One of the most notable banjoists and comedians in country music history is Stringbean. He was known for his performances at the Grand Ole Opry and his comic acts at Hee Haw, a hit television show. Apart from this, country music fans may have already forgotten about him. Let us know more about the legendary Stringbean and what he contributed to the entertainment industry.
Born in Annville located in Jackson County, Kentucky, David Akeman, more popularly known as Stringbean (or String Bean), first saw the light of the world on June 17, 1916. As early as his childhood days, Akeman started playing the banjo thanks to his father, James Akeman, who taught him every day. At the age of 12, he obtained his first real banjo in exchange for a pair of prize bantam chickens. His music career began as early as his teenage years playing at local dances. With this, he immediately gained a reputation as a musician. However, the money that he was getting from his performances was not enough to live on. Hence, he decided to join the Depression-era Civilian Conservation Corps, building roads and planting trees.
Later, he took part in a contest in which American old-time musician, singer and guitarist Asa Martin was a judge. Akeman eventually won the said competition and was later invited by Martin to join his band. In one occasion, Martin forgot Akeman’s name when he introduced him to the crowd. Martin called him “Stringbean” because of his tall, thin physique. This nickname would later be used by Akeman for the rest of his life.
Originally, Akeman was only a musician, playing the banjo in concerts and in other performances. However, there were times that other performers failed to show up. As requested, he would then step up and was used as a singer and a comedian. This led to a wonderful career. He then pursued both music and comedy, which eventually boosted his career and became his trademark all his life.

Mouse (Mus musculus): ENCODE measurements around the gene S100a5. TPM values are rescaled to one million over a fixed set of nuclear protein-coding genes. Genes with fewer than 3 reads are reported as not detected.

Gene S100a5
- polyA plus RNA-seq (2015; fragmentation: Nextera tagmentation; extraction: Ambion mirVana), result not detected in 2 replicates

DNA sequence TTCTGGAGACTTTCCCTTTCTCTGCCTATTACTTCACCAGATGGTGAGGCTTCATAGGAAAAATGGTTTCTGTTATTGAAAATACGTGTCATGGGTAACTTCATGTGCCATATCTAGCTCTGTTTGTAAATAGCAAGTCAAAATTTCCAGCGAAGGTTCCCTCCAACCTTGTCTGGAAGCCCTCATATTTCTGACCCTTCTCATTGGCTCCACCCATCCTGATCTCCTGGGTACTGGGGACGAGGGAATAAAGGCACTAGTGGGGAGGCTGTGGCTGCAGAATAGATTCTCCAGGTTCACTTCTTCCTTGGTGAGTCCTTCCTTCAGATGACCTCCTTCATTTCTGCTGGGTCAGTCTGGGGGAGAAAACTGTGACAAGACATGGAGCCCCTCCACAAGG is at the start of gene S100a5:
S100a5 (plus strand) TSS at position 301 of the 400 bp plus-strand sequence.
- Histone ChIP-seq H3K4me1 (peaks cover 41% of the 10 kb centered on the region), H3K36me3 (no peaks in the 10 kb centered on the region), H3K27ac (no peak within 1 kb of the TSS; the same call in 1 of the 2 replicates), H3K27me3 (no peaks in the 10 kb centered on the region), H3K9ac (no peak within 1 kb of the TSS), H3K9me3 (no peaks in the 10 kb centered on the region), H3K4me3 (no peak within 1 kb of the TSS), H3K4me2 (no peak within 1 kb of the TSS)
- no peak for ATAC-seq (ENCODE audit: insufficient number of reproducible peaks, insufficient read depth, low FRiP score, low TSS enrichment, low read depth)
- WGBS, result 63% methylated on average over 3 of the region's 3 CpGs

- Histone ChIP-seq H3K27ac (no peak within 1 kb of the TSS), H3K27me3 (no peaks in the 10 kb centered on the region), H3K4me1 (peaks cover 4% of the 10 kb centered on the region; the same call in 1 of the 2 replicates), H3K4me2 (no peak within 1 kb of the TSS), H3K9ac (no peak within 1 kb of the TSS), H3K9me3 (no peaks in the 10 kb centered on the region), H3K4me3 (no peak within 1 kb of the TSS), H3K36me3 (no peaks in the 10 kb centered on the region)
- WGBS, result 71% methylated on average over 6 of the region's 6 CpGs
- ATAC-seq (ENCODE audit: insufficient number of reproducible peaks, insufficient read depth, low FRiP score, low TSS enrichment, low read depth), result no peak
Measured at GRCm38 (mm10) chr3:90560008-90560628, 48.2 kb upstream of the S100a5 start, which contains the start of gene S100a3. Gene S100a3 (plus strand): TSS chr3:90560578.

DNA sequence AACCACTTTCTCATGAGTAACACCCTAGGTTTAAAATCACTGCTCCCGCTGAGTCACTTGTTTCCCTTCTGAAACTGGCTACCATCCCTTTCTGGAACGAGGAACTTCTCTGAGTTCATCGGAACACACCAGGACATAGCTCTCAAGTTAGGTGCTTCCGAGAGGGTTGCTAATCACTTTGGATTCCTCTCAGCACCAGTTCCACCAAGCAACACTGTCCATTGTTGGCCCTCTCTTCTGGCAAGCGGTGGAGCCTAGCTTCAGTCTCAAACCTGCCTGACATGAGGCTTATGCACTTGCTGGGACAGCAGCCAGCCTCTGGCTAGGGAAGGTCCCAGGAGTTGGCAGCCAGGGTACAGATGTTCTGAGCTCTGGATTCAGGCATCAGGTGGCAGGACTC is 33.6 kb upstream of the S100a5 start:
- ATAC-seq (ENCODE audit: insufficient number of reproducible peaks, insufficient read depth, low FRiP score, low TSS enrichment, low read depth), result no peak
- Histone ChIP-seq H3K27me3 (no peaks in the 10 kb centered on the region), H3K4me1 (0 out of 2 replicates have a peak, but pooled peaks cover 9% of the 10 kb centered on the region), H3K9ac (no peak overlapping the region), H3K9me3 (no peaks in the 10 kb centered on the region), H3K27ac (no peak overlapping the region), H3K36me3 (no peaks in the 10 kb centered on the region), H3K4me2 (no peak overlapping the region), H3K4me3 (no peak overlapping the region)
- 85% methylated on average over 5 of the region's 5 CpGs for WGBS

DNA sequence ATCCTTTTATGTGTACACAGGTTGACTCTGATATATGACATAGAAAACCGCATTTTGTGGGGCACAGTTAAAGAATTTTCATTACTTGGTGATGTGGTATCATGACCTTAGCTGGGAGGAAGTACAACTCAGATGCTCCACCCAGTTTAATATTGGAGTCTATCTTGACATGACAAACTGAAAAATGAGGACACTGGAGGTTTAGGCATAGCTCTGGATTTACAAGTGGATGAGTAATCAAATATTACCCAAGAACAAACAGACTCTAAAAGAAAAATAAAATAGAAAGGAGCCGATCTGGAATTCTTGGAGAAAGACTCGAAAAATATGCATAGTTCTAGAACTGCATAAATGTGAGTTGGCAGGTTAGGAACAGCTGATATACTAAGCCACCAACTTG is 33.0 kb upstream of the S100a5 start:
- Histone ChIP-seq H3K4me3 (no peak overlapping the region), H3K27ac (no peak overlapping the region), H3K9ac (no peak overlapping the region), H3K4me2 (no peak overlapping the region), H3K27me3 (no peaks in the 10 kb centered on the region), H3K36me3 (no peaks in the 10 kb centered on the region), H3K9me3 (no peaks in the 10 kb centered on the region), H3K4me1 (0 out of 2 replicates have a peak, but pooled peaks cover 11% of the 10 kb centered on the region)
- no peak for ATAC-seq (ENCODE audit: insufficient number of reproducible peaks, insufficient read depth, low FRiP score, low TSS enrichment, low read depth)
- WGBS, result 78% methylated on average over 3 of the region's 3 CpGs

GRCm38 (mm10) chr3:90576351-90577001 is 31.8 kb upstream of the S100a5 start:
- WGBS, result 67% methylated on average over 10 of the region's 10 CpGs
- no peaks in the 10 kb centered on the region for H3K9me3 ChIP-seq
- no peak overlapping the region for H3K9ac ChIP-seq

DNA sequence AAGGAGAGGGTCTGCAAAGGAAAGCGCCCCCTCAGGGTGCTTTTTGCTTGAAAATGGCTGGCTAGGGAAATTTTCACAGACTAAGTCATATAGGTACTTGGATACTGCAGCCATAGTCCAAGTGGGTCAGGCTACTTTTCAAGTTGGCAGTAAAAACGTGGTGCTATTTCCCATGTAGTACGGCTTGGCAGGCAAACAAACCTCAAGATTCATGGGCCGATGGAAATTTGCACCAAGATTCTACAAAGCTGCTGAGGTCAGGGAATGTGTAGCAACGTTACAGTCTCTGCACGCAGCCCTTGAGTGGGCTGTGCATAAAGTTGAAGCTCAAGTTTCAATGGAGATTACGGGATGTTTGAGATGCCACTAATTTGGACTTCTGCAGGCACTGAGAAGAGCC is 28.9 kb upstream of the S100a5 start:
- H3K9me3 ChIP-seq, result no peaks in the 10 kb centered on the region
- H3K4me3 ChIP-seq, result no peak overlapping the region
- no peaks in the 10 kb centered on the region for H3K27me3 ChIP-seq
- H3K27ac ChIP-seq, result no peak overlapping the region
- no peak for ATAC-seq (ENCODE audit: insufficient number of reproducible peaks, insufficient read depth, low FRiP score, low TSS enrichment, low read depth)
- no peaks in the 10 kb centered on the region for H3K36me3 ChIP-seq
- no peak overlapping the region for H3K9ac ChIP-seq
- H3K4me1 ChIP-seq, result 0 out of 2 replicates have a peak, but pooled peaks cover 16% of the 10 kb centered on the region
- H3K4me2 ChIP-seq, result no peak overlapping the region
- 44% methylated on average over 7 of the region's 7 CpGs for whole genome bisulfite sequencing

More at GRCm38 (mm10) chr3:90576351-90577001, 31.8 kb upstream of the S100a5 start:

In the 1940s, Akeman met baseball player and bluegrass pioneer Bill Monroe. For two years, 1943-1945, he played the banjo for Monroe’s band. His most notable performance was the recording of “Goodbye Old Pal.” In addition, he collaborated with Willie Egbert Westbrook. Their tandem was called String Beans and Cousin Wilbur. It was a comedy duo who appeared on the same bill as Monroe’s band.
The year 1945 changed his life. Akeman married her would-be longtime wife, Estelle Stanfill. In the same year, he and Westbrook teamed up again and formed a comedy duet outside of Monroe’s band. Later, they were invited and performed on the Grand Ole Opry. It was the time when he experienced the peak of his stardom.
The following year, he worked with another old-time banjo player and comedian, Grandpa Jones. Together, they performed at the Opry until joining the television series, Hee Haw.
The Death of an Icon
David Akeman and wife Estelle Stanfill lived a frugal and simple life in their house at the city of Ridgetop in Tennessee. Failures of the Depression-era bank caused Akeman not to trust banks with his money. Rumors around Nashville said he kept his money on hand.
On November 10, 1973, he and his wife returned home after a performance at the Grand Ole Opry. In an immediate turn of events, they were shot dead shortly after their arrival. They were murdered at their house. The following morning, their neighbor, Grandpa Jones, found them dead.
A series of police investigation deemed two 23-year-olds as the culprit of the incident. Cousins John A. Brown and Marvin Douglas Brown were convicted of murder and burglary. They had ransacked the couple’s house and killed both of them. Akeman died at the age of 58.
Although Akeman met an unprecedented death, he definitely lived a short but worthwhile life. He was more than a banjoist and a comedian, rather, he was a man who amplified the spirit of traditional country music that will live on forever.
WATCH: David “Stringbean” Akeman performs “It’s Mighty Dark to Travel” live in 1947.
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birthday, David Akeman